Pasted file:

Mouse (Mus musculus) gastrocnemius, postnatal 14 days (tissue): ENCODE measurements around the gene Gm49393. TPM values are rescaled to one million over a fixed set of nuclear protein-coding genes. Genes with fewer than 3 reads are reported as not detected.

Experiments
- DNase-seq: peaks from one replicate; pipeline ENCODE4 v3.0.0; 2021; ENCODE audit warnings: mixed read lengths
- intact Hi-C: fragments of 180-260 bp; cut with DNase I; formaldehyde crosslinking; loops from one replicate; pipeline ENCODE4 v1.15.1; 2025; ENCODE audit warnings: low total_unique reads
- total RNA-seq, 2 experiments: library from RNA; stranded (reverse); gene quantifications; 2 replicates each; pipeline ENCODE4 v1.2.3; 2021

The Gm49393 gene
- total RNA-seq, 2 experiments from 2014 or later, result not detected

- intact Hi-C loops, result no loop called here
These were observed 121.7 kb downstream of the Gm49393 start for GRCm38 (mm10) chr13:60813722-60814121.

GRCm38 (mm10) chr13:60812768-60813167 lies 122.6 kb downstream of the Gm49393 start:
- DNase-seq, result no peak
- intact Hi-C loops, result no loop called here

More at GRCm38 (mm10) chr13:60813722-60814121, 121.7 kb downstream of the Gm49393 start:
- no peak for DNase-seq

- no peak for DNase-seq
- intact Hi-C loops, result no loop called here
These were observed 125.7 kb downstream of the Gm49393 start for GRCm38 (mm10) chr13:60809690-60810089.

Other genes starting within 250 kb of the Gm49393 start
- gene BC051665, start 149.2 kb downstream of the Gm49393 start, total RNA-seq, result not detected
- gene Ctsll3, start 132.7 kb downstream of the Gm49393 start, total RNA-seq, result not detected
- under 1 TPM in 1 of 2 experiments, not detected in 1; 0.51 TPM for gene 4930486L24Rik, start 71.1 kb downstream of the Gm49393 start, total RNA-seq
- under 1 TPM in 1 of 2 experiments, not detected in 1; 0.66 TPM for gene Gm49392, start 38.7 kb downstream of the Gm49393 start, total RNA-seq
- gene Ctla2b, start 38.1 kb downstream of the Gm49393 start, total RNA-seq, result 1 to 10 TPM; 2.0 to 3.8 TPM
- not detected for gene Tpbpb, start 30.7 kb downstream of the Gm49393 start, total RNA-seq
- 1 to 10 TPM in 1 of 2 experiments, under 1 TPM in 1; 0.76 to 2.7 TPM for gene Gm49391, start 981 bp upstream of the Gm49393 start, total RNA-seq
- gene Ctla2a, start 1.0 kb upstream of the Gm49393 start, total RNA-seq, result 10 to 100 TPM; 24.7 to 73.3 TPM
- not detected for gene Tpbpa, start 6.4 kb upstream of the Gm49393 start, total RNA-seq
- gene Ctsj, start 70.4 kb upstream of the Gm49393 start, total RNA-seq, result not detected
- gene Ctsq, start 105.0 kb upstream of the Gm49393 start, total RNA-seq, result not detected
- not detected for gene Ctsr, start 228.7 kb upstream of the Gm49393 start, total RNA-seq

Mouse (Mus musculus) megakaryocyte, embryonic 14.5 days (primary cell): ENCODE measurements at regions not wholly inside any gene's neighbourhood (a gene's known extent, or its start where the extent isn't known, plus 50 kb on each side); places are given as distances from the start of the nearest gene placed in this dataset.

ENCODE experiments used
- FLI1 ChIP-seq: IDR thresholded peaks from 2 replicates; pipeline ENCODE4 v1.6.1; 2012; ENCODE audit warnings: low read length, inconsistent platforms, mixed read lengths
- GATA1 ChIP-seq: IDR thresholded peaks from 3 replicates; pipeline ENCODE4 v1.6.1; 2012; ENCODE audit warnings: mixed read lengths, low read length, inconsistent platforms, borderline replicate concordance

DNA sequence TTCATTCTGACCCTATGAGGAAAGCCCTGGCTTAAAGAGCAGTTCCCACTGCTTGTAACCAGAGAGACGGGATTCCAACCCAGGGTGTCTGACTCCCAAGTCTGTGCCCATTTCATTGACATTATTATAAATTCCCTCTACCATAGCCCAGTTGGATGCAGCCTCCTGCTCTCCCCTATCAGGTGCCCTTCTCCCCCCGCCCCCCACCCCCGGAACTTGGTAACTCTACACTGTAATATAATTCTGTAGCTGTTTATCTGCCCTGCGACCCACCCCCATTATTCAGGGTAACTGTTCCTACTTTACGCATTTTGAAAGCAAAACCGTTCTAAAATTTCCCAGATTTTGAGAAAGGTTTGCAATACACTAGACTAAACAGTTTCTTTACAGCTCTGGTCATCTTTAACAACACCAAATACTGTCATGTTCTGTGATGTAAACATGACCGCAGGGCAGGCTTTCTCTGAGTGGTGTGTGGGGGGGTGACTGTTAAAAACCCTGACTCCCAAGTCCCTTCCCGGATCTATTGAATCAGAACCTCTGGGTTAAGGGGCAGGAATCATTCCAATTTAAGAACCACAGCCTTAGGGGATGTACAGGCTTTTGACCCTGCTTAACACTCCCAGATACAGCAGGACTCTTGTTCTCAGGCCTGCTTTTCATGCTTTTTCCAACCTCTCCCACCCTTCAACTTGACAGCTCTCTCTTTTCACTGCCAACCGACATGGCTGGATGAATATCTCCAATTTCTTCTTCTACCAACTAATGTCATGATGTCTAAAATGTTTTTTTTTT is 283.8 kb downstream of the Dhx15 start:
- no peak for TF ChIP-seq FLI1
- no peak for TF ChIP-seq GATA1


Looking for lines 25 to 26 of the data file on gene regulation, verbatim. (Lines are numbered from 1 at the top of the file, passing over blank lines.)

- 1 to 10 TPM in 1 of 2 experiments, under 1 TPM in 1; 0.76 to 2.7 TPM for gene Gm49391, start 981 bp upstream of the Gm49393 start, total RNA-seq
- gene Ctla2a, start 1.0 kb upstream of the Gm49393 start, total RNA-seq, result 10 to 100 TPM; 24.7 to 73.3 TPM